Red Cross needs help to deal with Gustav aftermath

NASHUA – Hurricane Gustav’s impact on the Gulf Coast was blessedly less severe than Hurricane Katrina three years ago, but volunteers are still desperately needed to help shelter tens of thousands of people displaced by the storm.

“The need is huge down there,” said Rebecca Justice, executive director of the Nashua Red Cross chapter. “Eight-hundred thousand people without power blows my mind. We also don’t know what may come up.”

Justice has issued a call for volunteers willing and able to help with the recovery and aid efforts under way in the storm-ravaged regions.

The chapter’s offices, at 28 Concord St., are staying open today until 4:30 p.m., Justice said. The chapter is now offering the 18 hours of training in things like shelter management, how to feed large groups of people and psychological first aid for free.

Nurses, doctors and mental health professionals are also needed, she said, along with millions of dollars in donations.

Almost 30 Red Cross volunteers from New Hampshire are already in the region. The Red Cross sheltered more than 22,000 people Thursday night and fed more than 100,000, according to a press release.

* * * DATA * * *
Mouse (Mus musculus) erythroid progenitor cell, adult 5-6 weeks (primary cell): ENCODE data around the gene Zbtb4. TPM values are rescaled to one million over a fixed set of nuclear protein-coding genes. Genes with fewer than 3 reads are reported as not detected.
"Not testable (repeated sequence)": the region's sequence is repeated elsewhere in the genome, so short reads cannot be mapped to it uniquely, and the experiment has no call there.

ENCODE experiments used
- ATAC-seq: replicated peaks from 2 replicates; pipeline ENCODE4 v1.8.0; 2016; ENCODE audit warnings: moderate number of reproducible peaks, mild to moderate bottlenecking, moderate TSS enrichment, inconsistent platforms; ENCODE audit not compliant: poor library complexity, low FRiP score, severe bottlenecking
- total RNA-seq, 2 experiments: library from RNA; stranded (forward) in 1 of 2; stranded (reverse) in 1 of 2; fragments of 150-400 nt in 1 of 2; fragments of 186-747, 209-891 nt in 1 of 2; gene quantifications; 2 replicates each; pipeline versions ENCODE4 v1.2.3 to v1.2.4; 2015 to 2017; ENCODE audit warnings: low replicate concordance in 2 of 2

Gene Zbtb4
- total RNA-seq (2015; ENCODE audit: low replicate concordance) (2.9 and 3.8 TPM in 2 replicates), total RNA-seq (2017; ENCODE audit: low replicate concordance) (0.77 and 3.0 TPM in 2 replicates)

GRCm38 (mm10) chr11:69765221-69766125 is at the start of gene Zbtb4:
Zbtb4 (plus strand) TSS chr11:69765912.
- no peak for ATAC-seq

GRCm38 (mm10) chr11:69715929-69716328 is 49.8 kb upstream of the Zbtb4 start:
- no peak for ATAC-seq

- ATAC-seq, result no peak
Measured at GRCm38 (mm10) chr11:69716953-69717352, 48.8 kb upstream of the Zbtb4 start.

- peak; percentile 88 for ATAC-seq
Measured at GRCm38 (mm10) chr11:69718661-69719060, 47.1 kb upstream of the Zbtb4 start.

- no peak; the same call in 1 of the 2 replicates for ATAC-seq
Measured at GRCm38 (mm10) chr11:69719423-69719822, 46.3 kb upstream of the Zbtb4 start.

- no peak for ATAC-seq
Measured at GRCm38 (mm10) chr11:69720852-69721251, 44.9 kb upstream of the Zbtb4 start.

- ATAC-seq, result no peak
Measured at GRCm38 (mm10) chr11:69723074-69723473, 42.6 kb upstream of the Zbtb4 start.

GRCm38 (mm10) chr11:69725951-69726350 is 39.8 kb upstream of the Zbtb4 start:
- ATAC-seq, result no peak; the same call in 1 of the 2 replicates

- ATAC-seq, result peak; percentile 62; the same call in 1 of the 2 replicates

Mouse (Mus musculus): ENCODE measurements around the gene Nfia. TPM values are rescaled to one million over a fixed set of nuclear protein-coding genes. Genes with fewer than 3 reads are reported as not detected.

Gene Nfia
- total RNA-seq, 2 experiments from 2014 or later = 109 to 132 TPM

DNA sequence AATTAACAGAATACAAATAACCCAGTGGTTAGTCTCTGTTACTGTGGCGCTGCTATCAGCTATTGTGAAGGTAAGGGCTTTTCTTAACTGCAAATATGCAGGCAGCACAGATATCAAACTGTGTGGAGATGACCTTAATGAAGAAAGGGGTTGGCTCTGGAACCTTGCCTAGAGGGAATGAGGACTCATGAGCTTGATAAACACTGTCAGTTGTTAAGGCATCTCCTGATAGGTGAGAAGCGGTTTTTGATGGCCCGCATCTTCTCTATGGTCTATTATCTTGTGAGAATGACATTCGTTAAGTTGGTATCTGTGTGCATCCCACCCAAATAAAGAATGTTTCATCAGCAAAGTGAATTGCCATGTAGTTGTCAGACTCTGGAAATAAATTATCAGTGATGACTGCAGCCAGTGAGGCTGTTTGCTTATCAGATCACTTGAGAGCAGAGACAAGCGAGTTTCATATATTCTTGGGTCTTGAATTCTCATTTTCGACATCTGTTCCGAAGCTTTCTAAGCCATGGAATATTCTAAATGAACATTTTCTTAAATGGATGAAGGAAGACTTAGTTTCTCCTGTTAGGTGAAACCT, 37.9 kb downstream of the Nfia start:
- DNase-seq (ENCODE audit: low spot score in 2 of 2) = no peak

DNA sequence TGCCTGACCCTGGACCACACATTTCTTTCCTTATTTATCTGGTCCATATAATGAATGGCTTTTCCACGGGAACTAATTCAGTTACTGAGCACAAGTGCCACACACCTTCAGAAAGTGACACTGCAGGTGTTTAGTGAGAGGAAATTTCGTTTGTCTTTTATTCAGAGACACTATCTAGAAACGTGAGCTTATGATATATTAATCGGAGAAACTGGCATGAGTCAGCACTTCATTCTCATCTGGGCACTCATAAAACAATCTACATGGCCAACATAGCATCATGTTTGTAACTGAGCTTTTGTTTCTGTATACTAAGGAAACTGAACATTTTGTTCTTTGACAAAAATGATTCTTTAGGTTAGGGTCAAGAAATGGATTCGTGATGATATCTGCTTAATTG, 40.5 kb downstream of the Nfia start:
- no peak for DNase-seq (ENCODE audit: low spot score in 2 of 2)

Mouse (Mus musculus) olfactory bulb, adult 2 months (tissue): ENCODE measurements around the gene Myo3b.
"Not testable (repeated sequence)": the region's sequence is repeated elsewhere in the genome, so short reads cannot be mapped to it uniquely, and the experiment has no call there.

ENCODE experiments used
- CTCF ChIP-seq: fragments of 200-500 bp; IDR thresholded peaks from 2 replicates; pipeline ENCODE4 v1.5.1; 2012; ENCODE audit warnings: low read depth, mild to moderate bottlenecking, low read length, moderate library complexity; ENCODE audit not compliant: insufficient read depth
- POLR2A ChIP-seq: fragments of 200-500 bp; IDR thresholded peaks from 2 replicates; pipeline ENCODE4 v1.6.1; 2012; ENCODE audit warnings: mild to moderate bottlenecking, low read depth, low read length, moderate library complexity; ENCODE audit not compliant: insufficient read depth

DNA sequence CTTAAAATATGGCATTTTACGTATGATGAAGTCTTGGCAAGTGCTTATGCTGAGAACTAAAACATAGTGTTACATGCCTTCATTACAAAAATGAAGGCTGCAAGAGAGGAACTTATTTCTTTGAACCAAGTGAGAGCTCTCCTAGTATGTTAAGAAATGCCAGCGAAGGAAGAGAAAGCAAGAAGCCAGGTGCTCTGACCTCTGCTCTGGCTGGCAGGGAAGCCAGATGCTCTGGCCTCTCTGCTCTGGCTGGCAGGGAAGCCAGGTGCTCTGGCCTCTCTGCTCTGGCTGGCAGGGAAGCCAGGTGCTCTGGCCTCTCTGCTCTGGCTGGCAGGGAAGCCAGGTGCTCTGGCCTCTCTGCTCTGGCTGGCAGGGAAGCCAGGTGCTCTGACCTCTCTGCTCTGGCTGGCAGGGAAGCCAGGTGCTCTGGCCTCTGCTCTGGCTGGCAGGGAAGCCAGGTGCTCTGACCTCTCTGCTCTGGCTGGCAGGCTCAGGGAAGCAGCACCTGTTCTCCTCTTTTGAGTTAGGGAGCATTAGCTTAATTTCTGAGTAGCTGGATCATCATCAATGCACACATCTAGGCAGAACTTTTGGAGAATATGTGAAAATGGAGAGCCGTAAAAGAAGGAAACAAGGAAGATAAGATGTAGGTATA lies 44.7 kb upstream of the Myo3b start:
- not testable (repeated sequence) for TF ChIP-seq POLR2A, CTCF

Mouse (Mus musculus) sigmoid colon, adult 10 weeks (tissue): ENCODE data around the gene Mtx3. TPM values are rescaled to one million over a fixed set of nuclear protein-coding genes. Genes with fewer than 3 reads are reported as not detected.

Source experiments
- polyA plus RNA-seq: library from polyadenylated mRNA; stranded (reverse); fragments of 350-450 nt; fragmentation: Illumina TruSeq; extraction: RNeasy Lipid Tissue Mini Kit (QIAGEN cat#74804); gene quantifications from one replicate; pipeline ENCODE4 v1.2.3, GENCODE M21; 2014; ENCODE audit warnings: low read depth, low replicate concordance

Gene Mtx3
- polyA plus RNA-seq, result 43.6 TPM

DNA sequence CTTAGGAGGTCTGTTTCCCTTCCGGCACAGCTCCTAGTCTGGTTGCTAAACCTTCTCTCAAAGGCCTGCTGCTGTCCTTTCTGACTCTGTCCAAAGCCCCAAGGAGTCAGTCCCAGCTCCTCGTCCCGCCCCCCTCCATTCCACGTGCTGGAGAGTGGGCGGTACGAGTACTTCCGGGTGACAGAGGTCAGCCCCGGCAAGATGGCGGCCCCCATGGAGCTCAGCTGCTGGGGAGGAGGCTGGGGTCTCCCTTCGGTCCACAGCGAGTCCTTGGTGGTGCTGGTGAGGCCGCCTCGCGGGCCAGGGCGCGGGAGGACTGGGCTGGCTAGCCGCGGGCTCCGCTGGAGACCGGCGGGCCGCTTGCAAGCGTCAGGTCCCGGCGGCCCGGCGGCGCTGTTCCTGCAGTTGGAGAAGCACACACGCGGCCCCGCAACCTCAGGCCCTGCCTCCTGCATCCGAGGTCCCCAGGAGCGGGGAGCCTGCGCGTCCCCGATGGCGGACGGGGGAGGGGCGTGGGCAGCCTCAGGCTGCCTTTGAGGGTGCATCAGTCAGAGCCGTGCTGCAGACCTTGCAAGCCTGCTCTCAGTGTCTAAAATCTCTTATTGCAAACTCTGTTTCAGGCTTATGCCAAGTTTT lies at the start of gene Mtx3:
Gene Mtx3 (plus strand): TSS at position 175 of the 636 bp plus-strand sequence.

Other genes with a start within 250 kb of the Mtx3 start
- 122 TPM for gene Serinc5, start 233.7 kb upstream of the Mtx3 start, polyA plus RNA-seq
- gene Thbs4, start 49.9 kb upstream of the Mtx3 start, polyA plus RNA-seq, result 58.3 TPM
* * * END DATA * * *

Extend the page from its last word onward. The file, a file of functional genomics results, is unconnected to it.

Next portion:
The Red Cross already has 5,000 volunteers in the area, but has only been able to keep up with immediate needs of the victims of one storm, Justice said. With power out to more than 800,000 people for the next two to eight weeks, the need for food, water and shelter will continue and is expected to cost somewhere between $40-$70 million, according to the Red Cross.

Public Service of New Hampshire, and its parent company, Northeast Utilities, sent 150 utility workers to the area to help rebuild power lines.

But more storms are on the way. The Red Cross is also preparing for Tropical Storm Hanna to strike somewhere along the east coast and for Hurricane Ike, a category three storm, to hit Florida or the Gulf Coast.

Another 2,500 volunteers will likely be needed to deal with the effects of Hanna. No estimates have been given for Hurricane Ike.

Justice said the three storms combined will likely cost the Red Cross more than $100 million.